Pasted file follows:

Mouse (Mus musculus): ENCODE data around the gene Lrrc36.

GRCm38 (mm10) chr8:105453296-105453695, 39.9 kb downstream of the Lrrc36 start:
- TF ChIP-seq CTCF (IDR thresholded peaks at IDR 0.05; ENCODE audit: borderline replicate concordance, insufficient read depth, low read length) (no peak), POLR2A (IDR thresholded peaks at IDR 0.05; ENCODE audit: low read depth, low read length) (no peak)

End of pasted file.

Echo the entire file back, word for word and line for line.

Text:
Mouse (Mus musculus): ENCODE data around the gene Lrrc36.

GRCm38 (mm10) chr8:105453296-105453695, 39.9 kb downstream of the Lrrc36 start:
- TF ChIP-seq CTCF (IDR thresholded peaks at IDR 0.05; ENCODE audit: borderline replicate concordance, insufficient read depth, low read length) (no peak), POLR2A (IDR thresholded peaks at IDR 0.05; ENCODE audit: low read depth, low read length) (no peak)